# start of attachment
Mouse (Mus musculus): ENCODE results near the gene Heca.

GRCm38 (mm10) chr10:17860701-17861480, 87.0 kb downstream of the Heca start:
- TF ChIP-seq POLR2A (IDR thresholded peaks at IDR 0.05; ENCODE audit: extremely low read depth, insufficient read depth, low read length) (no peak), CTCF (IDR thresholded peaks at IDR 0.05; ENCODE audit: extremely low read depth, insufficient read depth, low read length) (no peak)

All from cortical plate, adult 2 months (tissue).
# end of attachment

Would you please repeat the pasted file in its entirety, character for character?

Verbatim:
Mouse (Mus musculus): ENCODE results near the gene Heca.

GRCm38 (mm10) chr10:17860701-17861480, 87.0 kb downstream of the Heca start:
- TF ChIP-seq POLR2A (IDR thresholded peaks at IDR 0.05; ENCODE audit: extremely low read depth, insufficient read depth, low read length) (no peak), CTCF (IDR thresholded peaks at IDR 0.05; ENCODE audit: extremely low read depth, insufficient read depth, low read length) (no peak)

All from cortical plate, adult 2 months (tissue).